October 1, 2013
EMRs have been on the market for quite some time now. Most doctors are familiar with the pros and cons. What hasn’t changed much through the years, though, is user satisfaction.
At least, that’s the story of those who use traditional, point-and-click EMRs. Doctors that use voice-driven EMRs have a different tale to tell.
The reason is simple: voice-driven EMRs shine where point-and-click EMRs fall short: ease of use, speed, and flexibility.
Ease of use. The number one complaint regarding point-and-click EMRs is that they take forever to learn how to use. With all the information that has to be documented for each encounter, it can get overwhelming to find the right buttons and search through endless drop-down menus to document each note correctly.
Voice’s number one benefit, on the other hand, is that it eliminates navigation problems. A voice-driven EMR allows you to command and control your way through the note and dictate the information rather than search and click, search and click, over and over again. This style of charting very closely mimics what doctors are used to—especially if they already dictate—which is another reason why the learning curve for voice-driven EMRs is virtually nonexistent.
Speed. Because doctors have to search through thousands of data fields a day to find the information they need for their notes, point-and-click EMRs slow doctors down even more than paper does. In practices where time is already limited, this is more than an inconvenience—it can, and does, negatively affect patient care and employee satisfaction.
However, because voice-driven EMRs are so much more user friendly, they speed up the unavoidable charting process considerably. With a standard point-and-click system, it generally takes doctors comfortable with the system about 11 minutes to complete a note. With voice, though, it takes less than two minutes, every time. This frees up time to be spent on patients and greatly improves work-life balance because doctors actually get to go home on time.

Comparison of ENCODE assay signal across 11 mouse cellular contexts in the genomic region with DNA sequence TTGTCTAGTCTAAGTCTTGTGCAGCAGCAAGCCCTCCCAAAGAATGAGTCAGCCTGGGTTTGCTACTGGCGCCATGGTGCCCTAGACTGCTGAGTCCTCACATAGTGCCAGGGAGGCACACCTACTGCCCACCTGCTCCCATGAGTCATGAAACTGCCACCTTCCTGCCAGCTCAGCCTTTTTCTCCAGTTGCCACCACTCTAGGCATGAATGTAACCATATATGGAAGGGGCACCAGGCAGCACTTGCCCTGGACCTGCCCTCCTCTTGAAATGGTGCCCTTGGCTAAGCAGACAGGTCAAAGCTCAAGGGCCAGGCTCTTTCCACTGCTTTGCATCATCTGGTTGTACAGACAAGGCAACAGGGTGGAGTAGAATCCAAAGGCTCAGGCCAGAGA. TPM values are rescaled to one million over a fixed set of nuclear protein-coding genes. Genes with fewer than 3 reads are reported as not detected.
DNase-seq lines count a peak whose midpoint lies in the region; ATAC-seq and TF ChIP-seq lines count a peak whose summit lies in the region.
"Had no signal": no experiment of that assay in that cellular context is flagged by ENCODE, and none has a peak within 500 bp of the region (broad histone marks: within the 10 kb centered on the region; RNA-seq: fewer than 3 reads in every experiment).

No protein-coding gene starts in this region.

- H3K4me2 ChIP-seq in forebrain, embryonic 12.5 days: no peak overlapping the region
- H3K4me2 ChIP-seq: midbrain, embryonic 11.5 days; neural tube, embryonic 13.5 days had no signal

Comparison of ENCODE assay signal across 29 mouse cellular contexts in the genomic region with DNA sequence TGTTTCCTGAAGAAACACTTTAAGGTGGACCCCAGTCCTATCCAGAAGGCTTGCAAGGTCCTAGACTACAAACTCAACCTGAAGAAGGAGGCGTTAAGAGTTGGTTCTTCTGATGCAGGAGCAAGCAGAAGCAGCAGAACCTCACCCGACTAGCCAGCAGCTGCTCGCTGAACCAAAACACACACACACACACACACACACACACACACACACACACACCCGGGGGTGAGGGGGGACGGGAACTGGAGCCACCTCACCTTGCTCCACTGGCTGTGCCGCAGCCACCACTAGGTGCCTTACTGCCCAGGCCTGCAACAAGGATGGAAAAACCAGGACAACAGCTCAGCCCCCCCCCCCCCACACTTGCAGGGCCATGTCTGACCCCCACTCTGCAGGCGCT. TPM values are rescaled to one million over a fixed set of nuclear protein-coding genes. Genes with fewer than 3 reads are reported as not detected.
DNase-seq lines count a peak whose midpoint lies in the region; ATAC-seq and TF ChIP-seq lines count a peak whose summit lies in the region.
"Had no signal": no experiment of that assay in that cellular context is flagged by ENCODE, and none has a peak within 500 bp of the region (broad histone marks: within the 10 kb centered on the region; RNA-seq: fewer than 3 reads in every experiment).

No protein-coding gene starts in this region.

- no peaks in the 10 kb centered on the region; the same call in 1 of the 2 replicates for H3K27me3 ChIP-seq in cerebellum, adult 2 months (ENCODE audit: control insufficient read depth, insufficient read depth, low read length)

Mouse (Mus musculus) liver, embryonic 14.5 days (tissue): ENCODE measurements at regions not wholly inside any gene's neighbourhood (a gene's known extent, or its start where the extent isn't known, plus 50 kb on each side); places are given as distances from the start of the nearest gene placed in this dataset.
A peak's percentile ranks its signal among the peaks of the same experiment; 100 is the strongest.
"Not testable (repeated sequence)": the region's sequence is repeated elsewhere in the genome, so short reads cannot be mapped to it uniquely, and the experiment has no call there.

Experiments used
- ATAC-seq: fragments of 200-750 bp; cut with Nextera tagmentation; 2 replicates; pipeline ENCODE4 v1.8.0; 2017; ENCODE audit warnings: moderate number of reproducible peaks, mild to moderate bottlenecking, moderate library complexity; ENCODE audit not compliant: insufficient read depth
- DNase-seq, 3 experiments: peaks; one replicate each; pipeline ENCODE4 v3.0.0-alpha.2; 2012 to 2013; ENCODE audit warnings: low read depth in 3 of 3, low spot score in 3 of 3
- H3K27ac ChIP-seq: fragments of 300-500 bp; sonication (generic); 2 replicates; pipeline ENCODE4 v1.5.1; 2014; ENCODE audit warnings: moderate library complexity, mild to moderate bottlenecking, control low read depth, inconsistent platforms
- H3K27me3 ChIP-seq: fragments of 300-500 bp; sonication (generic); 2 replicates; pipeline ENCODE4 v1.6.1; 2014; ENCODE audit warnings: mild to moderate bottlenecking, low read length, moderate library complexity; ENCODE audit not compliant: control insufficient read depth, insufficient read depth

Flexibility. Point-and-click EMRs can be customized somewhat, but when you’re using a system that relies on points and clicks, there is only so much you can do to get the software to your needs. This means that doctors will have to change the way they do things, rather than adjust the software to incorporate with their current workflow.
Voice is much more flexible. Because the EMR is based on voice commands and dictation, doctors can cruise through the note in whatever way they are most comfortable with. They are not constrained by hard-to-find buttons or pre-formulated data options. This gives doctors much more control over how they chart notes.
The EMR market is going through a pretty major shift right now. Unsurprisingly, doctors are ditching their hard-to-use EMRs for systems that are flexible and easy to use and that don’t slow the doctor down. In other words, doctors don’t want point-and-click EMRs. Voice is rapidly becoming the EMR of choice, especially for those who are replacing systems.